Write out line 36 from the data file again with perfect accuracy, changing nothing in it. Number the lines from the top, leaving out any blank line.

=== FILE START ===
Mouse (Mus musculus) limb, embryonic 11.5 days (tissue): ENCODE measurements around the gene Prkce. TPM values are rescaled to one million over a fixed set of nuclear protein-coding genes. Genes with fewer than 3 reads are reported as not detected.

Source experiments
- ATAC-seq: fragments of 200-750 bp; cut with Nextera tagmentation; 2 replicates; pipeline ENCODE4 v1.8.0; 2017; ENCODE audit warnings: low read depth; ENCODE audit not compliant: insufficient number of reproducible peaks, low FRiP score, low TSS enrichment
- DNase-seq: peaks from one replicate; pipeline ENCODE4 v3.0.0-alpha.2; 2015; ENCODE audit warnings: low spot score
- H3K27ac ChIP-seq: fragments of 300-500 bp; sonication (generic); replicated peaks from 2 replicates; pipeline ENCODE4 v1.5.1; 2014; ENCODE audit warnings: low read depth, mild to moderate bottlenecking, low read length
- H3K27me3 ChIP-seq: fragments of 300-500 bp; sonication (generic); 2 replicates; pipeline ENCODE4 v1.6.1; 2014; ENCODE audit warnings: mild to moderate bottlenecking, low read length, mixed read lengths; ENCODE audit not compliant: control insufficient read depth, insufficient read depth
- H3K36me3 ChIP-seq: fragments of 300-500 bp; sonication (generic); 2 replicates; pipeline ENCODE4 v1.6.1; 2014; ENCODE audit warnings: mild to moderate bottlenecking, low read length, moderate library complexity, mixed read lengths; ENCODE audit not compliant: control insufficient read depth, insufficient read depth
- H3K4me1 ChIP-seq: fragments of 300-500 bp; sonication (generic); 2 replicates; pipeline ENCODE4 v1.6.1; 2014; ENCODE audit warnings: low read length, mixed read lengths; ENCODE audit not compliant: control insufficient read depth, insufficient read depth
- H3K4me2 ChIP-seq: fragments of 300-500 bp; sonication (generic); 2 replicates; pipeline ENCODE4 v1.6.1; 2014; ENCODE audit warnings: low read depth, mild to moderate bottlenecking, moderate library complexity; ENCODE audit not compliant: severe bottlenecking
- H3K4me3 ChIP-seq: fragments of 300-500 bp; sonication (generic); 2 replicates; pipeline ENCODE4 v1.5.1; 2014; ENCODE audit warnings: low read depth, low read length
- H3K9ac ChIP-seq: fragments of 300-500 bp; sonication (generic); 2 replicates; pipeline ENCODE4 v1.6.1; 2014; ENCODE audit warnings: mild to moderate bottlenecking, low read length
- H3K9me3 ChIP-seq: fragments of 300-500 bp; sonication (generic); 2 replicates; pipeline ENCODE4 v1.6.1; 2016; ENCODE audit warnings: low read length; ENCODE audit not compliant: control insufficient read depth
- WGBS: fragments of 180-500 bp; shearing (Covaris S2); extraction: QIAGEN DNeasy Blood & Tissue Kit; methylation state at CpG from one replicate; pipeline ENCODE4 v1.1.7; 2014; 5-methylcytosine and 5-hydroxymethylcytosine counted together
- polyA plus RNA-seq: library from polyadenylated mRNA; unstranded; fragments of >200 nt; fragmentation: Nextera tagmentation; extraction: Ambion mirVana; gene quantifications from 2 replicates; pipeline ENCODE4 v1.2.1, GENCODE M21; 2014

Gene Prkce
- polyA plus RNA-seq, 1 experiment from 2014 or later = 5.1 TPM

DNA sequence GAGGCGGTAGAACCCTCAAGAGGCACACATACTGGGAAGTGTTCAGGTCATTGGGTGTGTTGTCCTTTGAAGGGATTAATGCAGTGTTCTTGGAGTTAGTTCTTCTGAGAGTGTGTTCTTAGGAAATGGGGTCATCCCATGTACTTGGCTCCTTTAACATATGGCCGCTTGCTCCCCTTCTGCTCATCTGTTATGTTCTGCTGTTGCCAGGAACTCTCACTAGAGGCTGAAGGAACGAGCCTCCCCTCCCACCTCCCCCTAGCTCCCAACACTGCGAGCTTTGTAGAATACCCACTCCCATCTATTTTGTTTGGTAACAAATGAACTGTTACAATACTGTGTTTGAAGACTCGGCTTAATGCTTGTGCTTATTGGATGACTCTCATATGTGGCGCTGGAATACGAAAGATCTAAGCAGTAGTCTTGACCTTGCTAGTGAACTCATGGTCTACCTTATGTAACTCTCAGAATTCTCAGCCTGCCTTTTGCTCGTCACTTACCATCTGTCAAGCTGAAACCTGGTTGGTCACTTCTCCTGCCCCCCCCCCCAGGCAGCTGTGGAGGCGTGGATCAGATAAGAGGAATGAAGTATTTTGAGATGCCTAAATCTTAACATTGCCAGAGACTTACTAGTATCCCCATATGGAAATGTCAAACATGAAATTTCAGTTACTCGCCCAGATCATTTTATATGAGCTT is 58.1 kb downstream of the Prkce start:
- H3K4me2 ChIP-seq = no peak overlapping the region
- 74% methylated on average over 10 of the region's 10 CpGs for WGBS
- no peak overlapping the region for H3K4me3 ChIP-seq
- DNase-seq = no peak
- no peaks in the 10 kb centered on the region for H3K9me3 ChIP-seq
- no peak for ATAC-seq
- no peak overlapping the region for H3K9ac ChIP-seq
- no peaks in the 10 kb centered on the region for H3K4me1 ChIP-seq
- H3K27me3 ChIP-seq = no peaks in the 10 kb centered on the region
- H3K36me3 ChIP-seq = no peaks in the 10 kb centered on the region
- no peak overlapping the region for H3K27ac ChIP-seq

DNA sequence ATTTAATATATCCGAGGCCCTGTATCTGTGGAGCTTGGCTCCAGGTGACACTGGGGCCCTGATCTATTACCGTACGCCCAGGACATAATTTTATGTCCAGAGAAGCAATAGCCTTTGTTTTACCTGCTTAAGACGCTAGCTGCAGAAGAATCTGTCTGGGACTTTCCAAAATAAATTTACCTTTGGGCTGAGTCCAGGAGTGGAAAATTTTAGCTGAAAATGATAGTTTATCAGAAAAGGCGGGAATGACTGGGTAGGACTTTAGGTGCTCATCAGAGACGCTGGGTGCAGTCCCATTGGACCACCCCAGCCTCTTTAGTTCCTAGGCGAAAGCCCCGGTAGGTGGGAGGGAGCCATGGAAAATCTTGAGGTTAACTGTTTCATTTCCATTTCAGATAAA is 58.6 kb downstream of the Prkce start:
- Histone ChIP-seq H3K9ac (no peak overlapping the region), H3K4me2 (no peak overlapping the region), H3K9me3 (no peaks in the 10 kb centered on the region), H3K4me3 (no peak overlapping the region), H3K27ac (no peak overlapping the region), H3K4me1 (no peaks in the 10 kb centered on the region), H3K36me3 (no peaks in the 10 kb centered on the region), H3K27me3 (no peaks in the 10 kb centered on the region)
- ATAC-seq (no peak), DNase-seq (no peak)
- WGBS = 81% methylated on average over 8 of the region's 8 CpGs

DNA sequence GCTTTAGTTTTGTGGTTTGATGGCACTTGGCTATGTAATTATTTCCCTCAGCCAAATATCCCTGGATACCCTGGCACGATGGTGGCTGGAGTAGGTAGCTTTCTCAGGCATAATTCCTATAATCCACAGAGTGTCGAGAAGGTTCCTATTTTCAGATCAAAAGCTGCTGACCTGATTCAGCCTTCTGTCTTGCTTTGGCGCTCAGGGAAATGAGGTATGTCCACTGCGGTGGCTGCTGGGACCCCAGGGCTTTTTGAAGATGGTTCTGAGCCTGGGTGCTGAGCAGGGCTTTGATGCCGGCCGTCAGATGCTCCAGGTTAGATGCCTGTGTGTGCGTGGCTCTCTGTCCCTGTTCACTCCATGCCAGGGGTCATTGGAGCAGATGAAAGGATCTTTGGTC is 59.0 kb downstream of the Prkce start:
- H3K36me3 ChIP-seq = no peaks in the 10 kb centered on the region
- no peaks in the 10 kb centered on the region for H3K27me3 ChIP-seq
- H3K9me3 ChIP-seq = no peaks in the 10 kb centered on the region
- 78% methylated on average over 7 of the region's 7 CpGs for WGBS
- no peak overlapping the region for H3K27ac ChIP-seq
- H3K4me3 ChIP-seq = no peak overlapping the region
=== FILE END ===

- H3K9me3 ChIP-seq = no peaks in the 10 kb centered on the region